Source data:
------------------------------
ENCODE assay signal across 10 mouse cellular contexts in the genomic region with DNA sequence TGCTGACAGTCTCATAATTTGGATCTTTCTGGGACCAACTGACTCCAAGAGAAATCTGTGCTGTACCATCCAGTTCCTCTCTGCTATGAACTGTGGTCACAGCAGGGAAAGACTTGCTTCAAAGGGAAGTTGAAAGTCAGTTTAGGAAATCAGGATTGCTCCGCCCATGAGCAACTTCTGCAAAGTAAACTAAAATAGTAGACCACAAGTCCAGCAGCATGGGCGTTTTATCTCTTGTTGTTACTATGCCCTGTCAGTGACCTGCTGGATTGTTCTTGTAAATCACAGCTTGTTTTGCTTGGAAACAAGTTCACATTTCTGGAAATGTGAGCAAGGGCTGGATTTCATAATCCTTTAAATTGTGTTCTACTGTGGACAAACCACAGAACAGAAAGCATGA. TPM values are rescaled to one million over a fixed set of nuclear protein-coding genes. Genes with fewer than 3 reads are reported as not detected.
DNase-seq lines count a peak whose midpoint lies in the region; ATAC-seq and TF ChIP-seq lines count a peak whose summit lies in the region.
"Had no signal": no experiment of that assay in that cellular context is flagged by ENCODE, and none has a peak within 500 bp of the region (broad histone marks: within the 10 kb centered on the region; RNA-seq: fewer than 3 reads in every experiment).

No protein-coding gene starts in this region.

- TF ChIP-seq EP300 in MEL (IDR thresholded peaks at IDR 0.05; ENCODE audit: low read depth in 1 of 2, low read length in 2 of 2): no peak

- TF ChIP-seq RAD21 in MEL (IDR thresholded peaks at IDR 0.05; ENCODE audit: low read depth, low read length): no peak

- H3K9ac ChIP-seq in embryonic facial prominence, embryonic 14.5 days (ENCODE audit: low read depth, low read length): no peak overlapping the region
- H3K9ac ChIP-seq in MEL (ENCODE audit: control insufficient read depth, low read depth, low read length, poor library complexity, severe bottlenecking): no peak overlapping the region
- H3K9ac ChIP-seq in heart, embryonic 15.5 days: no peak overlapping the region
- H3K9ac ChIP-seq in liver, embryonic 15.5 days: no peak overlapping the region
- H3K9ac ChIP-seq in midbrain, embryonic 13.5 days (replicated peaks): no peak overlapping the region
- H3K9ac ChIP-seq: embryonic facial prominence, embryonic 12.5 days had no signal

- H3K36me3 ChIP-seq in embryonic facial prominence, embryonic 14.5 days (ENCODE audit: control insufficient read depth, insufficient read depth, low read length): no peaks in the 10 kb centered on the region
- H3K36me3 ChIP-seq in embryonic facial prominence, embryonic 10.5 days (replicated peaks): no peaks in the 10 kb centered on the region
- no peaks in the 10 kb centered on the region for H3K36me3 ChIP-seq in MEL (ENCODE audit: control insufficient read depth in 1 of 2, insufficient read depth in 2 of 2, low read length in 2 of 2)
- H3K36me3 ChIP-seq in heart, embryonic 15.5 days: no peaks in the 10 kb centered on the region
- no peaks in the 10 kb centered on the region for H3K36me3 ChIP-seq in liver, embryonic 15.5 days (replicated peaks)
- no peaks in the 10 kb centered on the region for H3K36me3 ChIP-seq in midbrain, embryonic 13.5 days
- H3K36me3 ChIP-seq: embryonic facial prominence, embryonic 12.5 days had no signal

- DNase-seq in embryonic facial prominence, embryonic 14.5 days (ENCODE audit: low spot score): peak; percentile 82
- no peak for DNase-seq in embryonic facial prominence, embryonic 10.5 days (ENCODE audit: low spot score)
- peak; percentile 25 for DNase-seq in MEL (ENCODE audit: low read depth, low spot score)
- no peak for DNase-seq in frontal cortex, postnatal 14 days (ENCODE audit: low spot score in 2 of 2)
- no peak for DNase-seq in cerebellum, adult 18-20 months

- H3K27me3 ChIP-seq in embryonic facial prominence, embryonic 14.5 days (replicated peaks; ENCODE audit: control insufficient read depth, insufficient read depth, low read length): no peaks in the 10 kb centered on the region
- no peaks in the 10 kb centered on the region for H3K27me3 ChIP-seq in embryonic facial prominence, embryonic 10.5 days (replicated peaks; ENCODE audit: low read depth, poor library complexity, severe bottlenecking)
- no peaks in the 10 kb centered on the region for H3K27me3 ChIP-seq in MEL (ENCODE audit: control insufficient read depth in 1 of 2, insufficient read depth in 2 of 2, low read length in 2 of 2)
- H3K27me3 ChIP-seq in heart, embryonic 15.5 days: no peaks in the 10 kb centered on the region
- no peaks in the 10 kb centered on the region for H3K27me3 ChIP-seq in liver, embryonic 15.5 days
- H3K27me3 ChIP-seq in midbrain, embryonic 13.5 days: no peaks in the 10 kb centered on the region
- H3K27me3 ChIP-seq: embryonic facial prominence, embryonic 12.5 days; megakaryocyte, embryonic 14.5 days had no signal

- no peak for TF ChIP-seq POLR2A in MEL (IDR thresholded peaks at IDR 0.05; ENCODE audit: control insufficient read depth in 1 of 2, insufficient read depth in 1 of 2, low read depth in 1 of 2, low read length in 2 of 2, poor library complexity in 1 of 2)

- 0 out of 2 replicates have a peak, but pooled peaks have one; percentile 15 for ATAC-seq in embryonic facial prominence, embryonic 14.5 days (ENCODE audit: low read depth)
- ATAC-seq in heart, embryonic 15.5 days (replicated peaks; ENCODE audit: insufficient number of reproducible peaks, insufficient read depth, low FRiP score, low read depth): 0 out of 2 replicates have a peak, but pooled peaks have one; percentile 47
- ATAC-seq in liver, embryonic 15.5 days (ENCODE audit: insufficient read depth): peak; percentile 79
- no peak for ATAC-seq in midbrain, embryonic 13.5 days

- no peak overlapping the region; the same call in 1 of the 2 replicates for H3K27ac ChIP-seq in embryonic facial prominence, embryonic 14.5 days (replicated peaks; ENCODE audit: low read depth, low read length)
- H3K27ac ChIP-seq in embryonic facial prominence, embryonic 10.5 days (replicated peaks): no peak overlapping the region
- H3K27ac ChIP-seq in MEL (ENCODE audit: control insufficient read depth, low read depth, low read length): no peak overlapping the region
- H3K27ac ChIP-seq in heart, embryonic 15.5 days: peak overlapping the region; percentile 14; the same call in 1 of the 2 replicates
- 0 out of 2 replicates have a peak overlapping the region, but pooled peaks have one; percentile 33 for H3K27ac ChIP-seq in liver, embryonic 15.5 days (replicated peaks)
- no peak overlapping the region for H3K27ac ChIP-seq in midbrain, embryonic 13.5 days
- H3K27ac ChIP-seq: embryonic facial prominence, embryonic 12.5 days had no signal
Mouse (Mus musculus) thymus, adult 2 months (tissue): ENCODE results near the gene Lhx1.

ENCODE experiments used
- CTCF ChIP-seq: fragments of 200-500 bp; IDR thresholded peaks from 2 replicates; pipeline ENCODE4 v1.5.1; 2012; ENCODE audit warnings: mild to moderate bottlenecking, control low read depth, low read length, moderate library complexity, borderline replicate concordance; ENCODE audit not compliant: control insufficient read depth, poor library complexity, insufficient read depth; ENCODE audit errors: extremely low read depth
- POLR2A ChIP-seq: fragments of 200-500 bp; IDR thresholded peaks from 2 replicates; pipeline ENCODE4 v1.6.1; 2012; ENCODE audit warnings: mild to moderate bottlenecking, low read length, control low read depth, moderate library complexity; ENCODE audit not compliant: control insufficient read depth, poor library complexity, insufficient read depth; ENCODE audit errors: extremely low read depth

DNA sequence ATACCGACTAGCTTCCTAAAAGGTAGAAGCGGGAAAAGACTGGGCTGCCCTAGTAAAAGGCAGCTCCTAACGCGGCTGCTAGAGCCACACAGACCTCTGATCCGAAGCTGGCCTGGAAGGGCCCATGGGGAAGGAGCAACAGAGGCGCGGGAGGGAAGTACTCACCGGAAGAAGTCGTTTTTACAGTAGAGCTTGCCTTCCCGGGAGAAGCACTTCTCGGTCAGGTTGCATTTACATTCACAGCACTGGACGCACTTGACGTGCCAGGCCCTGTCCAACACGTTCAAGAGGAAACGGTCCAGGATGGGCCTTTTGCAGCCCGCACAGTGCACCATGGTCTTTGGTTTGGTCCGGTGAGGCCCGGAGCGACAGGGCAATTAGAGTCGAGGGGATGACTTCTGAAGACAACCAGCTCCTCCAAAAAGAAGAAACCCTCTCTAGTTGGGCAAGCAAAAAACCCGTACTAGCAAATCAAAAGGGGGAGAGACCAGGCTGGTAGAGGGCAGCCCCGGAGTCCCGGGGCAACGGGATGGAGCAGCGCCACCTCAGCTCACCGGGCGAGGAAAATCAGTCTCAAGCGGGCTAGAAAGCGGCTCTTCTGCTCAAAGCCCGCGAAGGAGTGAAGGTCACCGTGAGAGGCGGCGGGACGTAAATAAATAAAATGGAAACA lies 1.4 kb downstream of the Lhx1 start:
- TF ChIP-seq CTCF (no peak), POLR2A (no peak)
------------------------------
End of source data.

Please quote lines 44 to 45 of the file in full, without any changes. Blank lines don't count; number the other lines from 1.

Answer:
Mouse (Mus musculus) thymus, adult 2 months (tissue): ENCODE results near the gene Lhx1.

ENCODE experiments used